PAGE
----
Thursday, May 07, 2009
Serial Comma Wars, Continued
As some of you know, a blog post here in January 2007 caused quite a stir. Weird that my post about the serial comma set off a minor storm -- and continues to be the most popular reason visitors come to my blog.
Now the lofty Columbia Journalism Review jumps into the fray with a piece titled "Serial Killer" and subtitled "Why the 'serial comma' isn't important." Not that a slight aroma of condescension bothers me. Much. The essay, by a Merrill Perlman, is a paltry defense of, what?, ambiguity?, or maybe is a passionless defense of apathy toward something that is, yes, less important than Mideast peace. But. It is a wishy-washy polemic, missing the simple point that opponents of the serial comma just can't allow themselves to admit: if you use the serial comma, you can't go wrong, you can't be unclear. Well, they do sheepishly admit that. They do begrudgingly admit that occasions call for use of the serial comma. Sometimes. Sort of. But we don't have to declare it as a universal rule. (Look, I understand this is all about stylistic preference and that it is beyond the realm of hard-and-fast rules. I get that. But style guides have no point if they do not profess preferences, and they profess them for a reason. Or should.)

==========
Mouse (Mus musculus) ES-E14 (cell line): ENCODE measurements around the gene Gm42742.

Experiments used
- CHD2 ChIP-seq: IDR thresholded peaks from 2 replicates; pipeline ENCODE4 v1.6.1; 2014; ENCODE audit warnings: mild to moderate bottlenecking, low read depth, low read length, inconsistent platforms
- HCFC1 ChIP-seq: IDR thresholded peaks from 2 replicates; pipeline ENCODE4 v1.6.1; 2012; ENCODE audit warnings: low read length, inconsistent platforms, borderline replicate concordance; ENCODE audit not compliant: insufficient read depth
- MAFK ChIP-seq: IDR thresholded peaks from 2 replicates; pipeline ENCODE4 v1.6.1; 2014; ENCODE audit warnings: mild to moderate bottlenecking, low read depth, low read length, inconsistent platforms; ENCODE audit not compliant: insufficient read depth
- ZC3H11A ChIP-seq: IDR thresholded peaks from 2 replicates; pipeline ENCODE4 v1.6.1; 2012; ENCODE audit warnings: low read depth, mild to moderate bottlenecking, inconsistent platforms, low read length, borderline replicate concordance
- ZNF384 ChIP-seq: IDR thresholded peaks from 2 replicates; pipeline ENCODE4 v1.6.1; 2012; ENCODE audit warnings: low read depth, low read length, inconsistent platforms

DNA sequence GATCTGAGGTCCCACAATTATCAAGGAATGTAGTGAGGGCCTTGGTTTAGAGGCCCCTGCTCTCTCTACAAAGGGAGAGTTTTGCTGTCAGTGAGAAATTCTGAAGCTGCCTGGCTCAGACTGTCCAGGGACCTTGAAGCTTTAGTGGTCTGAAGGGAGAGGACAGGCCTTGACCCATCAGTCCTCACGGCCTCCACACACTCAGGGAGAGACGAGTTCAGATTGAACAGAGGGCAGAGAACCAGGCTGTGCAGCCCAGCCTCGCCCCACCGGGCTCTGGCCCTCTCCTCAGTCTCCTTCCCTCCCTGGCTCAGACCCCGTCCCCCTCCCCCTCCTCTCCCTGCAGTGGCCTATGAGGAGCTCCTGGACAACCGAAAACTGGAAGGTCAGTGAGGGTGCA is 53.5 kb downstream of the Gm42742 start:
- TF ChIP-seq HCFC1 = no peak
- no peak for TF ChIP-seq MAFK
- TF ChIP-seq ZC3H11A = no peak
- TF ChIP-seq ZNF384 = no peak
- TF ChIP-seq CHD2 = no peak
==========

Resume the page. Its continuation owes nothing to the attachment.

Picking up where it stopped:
In response to my post at the Columbia Journalism Review, Ruth E. Thaler-Carter, who declares herself "a big fan of 'no serial commas,' nevertheless provides her favorite argument in favor of the serial comma by way of the "classic book dedication":
"To my parents, Ayn Rand and God."
HAHAHAHAHAHAHAHAHA! I love it. I had not heard that one and of course it is essentially a cousin of the example I like to quote from the folks at The Chicago Manual of Style:
"With gratitude to my parents, Mother Teresa and the pope."
Sit on the sidelines no longer.
Fight the good fight.
Join the brigades.
Become a commando in the Serial Comma War.
Be a Serial Commakazie.